With the Democratic Presidential nomination process turning into what would have been an unthinkably close race only a few months ago, we continue to see the political contenders pulling out all of the rhetorical stops to distinguish themselves as the “candidate of choice” for their constituency. We also continue to see the candidates test the limits of credibility in the process.
Last month, we reported on the hypocrisy of Democratic presidential hopeful Barack Obama. We detailed his advocacy of a law to forbid federally licensed gun dealers from legally selling constitutionally-protected products (firearms) in huge geographical areas, without holding purveyors of pornography to the same standard. Apparently, Obama is in the habit of saying and doing whatever he feels is politically expedient at the time, and for his particular audience. Well, he’s at it again, and changing horses in the middle of the campaign stream.
While on the campaign trail earlier this year, Obama tried to reassure pro-gun voters by telling them, “I have no intention of taking away folks’ guns.” But an April 3 article in Townhall.com reports that Obama in now embracing his well-documented anti-gun leanings. “I am not in favor of concealed weapons,” he told the Pittsburgh Tribune. “I think that creates a potential atmosphere where more innocent people could [get shot during] altercations.” Obama went on to discuss, “…cracking down on the various loopholes that exist in terms of background checks…,” and, “…reasonable, thoughtful gun control measure[s]….”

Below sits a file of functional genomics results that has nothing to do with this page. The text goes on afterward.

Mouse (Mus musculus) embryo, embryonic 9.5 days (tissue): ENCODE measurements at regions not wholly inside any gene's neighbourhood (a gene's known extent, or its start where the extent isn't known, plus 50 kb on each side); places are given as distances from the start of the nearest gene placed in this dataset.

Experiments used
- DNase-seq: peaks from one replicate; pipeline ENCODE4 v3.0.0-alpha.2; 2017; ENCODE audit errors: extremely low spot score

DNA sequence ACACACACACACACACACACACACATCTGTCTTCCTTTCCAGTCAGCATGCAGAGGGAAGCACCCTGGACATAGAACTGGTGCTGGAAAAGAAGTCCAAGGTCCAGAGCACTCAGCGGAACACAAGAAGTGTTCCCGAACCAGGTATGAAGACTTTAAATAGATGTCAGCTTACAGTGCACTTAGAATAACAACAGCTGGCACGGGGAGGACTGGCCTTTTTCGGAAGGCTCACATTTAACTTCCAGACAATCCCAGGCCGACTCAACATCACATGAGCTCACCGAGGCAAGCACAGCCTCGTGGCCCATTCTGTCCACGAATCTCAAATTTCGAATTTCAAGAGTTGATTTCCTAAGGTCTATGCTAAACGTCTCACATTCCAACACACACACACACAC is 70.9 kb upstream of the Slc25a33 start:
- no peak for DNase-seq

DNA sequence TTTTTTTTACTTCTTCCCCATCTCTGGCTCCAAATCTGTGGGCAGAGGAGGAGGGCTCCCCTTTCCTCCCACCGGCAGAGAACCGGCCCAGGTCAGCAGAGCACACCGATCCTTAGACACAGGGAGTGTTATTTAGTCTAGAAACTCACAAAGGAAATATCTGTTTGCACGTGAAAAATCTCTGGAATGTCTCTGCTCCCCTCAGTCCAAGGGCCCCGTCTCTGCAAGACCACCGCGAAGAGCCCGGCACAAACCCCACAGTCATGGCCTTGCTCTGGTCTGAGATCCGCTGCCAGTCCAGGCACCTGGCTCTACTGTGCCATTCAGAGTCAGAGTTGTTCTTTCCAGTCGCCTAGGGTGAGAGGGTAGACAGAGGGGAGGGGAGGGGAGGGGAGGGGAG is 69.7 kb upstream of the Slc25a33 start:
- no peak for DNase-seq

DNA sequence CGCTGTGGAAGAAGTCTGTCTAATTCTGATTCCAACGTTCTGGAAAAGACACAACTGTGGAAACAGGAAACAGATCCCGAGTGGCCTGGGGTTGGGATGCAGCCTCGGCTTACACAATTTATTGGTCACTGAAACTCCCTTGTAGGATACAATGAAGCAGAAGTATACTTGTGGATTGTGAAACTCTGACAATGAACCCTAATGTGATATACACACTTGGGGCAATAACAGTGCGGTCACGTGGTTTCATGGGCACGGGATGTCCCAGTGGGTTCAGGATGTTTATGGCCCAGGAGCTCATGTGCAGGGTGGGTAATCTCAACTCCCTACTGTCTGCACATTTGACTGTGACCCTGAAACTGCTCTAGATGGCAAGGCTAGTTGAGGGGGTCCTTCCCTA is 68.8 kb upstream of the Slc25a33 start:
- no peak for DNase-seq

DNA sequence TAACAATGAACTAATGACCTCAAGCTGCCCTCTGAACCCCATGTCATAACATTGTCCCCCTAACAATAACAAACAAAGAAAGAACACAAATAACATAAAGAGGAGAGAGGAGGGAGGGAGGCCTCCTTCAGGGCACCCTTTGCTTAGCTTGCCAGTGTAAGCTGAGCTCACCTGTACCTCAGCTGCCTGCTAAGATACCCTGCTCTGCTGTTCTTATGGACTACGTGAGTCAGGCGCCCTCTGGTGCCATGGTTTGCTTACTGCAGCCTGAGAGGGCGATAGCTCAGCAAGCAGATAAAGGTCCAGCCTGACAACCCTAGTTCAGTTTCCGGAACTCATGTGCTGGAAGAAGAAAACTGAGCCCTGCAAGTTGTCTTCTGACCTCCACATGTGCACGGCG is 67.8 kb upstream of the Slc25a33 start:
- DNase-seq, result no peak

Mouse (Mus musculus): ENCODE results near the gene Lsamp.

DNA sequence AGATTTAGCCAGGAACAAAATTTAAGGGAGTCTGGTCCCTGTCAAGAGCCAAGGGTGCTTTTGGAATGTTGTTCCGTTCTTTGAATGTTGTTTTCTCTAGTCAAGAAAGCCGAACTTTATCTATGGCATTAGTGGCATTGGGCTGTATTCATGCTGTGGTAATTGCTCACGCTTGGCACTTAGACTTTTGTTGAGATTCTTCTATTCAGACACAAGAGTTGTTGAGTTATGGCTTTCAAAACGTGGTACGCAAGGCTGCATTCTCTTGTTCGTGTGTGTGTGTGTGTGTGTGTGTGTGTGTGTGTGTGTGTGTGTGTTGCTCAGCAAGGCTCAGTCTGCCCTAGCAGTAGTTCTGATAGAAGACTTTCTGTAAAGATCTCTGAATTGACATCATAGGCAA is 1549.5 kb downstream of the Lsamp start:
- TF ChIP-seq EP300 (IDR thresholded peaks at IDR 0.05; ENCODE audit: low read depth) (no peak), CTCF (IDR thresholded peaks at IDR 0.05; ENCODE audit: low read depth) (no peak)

It obviously comes as no surprise that Obama is anti-gun. In fact, as with Hillary, we are so well aware of Obama’s hostility toward the Second Amendment that in the 2004 elections, NRA’s Political Victory Fund (NRA-PVF) issued Obama a well-deserved “F” grade. What’s surprising is that he thinks he can slowly change his message and we won’t notice. Incidentally, in taking his latest position, Obama is opposing the law in 48 of our 50 states, which afford law-abiding citizens a means to carry a concealed firearm for personal protection.In truth, both candidates’ records are well documented and show, unquestionably, that they’re both anti-gun. (Neither joined more than 300 of their congressional colleagues in signing a brief in the Heller case in support of the Second Amendment.) For either to now try to convince us otherwise is ridiculous.